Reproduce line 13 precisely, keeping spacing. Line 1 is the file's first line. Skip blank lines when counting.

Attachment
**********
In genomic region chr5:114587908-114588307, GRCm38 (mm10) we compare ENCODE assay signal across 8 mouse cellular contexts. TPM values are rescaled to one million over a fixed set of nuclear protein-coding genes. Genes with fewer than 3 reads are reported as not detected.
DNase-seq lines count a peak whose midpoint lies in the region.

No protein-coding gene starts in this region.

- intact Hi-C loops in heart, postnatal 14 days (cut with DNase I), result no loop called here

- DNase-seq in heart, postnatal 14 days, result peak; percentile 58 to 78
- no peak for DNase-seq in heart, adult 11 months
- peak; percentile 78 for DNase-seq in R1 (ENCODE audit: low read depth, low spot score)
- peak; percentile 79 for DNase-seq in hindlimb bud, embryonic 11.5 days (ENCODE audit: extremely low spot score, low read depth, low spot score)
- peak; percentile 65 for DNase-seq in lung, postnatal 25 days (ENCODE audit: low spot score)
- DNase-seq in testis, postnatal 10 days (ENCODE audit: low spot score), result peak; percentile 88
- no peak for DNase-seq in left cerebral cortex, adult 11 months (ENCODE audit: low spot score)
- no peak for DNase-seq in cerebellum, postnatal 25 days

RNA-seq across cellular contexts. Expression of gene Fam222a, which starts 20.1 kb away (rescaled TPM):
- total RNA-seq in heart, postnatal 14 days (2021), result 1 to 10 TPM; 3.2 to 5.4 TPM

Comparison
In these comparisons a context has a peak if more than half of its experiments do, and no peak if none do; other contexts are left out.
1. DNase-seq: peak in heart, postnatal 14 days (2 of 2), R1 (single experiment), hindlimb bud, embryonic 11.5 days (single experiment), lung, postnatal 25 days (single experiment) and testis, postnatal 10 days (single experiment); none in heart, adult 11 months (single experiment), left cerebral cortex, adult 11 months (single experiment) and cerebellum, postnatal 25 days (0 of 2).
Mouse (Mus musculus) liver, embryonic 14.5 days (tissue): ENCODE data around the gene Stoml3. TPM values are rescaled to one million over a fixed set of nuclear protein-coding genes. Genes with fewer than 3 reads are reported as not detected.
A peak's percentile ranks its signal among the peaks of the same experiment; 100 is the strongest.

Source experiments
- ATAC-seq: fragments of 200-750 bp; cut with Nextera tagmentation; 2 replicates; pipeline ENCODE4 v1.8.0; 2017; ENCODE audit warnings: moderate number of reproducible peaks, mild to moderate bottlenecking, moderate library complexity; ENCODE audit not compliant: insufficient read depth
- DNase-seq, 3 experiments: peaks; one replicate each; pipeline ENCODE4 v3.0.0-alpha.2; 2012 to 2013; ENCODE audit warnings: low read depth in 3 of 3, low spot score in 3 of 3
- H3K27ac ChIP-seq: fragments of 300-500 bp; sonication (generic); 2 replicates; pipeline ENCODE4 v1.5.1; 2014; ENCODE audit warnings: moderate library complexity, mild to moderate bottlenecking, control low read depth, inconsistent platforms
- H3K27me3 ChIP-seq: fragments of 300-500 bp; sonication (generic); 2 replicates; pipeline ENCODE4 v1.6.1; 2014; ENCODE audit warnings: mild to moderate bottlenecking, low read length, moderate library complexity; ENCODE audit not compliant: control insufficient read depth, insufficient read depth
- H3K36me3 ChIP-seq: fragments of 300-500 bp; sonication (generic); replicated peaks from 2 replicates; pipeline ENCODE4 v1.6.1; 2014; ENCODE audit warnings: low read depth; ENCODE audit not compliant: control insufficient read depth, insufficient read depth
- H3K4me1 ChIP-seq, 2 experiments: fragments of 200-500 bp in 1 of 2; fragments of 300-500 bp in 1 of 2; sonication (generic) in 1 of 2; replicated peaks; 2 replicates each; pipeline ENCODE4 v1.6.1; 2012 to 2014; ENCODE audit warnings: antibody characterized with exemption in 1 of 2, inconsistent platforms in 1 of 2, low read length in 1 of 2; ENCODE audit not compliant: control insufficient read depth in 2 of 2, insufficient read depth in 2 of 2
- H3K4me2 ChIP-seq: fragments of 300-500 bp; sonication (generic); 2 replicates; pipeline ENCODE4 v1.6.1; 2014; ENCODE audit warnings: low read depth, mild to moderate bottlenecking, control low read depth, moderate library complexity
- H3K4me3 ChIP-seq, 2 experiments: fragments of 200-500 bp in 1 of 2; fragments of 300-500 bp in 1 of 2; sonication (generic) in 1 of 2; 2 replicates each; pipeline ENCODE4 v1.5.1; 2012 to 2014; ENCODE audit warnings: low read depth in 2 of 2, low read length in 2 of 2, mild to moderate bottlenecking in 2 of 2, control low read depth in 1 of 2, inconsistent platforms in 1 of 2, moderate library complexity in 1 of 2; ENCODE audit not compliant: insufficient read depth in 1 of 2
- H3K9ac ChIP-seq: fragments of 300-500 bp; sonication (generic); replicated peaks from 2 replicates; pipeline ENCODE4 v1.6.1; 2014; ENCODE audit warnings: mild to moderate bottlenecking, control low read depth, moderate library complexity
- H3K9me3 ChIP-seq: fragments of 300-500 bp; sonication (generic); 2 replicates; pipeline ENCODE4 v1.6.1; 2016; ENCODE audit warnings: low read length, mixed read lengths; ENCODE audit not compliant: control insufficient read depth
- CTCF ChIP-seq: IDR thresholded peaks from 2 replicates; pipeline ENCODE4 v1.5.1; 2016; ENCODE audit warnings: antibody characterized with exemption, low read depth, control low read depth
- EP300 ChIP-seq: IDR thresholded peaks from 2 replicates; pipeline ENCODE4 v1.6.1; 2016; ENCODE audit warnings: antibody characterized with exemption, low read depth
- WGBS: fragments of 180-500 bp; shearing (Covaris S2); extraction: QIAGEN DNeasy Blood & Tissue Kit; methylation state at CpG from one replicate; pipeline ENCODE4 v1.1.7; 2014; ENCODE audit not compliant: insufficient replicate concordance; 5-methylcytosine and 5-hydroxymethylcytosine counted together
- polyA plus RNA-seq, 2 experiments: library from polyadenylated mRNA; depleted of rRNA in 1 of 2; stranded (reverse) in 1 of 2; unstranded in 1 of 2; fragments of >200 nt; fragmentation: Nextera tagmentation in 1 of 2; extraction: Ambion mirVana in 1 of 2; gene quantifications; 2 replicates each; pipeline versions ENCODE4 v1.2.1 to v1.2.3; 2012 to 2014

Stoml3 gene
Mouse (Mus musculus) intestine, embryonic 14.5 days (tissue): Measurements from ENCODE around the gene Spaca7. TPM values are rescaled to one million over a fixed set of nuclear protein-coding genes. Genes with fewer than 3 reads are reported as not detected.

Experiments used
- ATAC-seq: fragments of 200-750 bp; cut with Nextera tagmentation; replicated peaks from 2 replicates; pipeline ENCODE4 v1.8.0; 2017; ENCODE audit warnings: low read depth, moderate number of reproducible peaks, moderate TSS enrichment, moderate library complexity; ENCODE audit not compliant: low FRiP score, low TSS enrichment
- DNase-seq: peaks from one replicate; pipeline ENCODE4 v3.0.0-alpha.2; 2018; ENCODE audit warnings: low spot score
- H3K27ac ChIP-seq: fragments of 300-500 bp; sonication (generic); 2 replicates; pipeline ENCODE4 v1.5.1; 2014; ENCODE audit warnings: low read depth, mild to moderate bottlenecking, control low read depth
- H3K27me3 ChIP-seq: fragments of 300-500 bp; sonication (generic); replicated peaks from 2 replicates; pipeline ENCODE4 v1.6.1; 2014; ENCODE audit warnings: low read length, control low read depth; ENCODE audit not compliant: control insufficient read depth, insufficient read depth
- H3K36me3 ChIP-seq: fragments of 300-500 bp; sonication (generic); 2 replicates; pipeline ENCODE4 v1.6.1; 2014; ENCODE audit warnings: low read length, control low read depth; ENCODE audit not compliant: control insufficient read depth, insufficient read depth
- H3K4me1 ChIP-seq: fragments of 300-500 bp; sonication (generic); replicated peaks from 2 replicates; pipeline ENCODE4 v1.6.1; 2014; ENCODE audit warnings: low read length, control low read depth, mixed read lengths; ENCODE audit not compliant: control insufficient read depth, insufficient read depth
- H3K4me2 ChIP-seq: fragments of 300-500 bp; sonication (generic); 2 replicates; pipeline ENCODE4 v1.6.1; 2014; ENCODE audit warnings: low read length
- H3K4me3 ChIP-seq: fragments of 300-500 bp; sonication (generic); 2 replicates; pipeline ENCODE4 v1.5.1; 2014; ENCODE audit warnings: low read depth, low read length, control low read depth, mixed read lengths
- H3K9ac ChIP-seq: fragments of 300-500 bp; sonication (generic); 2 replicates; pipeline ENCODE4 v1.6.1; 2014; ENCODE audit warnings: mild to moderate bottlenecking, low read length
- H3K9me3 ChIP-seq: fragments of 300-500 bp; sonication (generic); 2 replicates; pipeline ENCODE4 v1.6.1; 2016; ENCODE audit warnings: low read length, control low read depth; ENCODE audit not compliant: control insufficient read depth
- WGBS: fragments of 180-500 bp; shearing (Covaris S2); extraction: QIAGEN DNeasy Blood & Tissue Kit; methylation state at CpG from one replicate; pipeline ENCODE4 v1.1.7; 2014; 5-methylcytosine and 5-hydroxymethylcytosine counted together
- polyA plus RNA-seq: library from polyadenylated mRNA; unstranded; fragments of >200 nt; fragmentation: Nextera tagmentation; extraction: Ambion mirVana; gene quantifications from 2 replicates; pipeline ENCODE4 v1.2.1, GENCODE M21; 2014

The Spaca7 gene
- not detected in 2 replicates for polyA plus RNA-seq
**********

RNA-seq across cellular contexts. Expression of gene Fam222a, which starts 20.1 kb away (rescaled TPM):